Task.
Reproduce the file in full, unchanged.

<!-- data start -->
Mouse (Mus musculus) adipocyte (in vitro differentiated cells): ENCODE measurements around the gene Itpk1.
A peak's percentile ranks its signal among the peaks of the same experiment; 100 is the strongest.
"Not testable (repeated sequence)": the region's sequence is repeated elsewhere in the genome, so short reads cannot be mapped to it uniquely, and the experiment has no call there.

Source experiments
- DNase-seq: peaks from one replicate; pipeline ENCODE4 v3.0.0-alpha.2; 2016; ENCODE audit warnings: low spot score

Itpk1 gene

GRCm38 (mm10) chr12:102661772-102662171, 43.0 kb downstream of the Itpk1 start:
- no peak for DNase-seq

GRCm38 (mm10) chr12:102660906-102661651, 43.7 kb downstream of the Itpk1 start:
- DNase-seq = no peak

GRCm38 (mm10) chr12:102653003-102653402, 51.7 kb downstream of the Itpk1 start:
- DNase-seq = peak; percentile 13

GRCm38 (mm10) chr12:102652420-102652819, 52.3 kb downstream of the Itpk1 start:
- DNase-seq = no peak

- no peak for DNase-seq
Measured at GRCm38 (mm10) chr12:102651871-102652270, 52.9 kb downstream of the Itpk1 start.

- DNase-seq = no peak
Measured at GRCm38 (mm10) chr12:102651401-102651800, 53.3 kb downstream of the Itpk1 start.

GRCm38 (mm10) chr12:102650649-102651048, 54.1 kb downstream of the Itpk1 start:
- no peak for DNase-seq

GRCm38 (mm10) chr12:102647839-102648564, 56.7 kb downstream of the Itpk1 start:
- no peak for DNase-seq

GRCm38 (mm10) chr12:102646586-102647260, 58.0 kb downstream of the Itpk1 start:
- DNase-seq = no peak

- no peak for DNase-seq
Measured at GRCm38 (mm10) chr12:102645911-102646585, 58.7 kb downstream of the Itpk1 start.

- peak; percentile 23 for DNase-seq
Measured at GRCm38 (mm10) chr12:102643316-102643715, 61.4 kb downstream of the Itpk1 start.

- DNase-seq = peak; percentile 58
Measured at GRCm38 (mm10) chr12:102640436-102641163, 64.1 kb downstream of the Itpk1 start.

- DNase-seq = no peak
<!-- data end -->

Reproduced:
Mouse (Mus musculus) adipocyte (in vitro differentiated cells): ENCODE measurements around the gene Itpk1.
A peak's percentile ranks its signal among the peaks of the same experiment; 100 is the strongest.
"Not testable (repeated sequence)": the region's sequence is repeated elsewhere in the genome, so short reads cannot be mapped to it uniquely, and the experiment has no call there.

Source experiments
- DNase-seq: peaks from one replicate; pipeline ENCODE4 v3.0.0-alpha.2; 2016; ENCODE audit warnings: low spot score

Itpk1 gene

GRCm38 (mm10) chr12:102661772-102662171, 43.0 kb downstream of the Itpk1 start:
- no peak for DNase-seq

GRCm38 (mm10) chr12:102660906-102661651, 43.7 kb downstream of the Itpk1 start:
- DNase-seq = no peak

GRCm38 (mm10) chr12:102653003-102653402, 51.7 kb downstream of the Itpk1 start:
- DNase-seq = peak; percentile 13

GRCm38 (mm10) chr12:102652420-102652819, 52.3 kb downstream of the Itpk1 start:
- DNase-seq = no peak

- no peak for DNase-seq
Measured at GRCm38 (mm10) chr12:102651871-102652270, 52.9 kb downstream of the Itpk1 start.

- DNase-seq = no peak
Measured at GRCm38 (mm10) chr12:102651401-102651800, 53.3 kb downstream of the Itpk1 start.

GRCm38 (mm10) chr12:102650649-102651048, 54.1 kb downstream of the Itpk1 start:
- no peak for DNase-seq

GRCm38 (mm10) chr12:102647839-102648564, 56.7 kb downstream of the Itpk1 start:
- no peak for DNase-seq

GRCm38 (mm10) chr12:102646586-102647260, 58.0 kb downstream of the Itpk1 start:
- DNase-seq = no peak

- no peak for DNase-seq
Measured at GRCm38 (mm10) chr12:102645911-102646585, 58.7 kb downstream of the Itpk1 start.

- peak; percentile 23 for DNase-seq
Measured at GRCm38 (mm10) chr12:102643316-102643715, 61.4 kb downstream of the Itpk1 start.

- DNase-seq = peak; percentile 58
Measured at GRCm38 (mm10) chr12:102640436-102641163, 64.1 kb downstream of the Itpk1 start.

- DNase-seq = no peak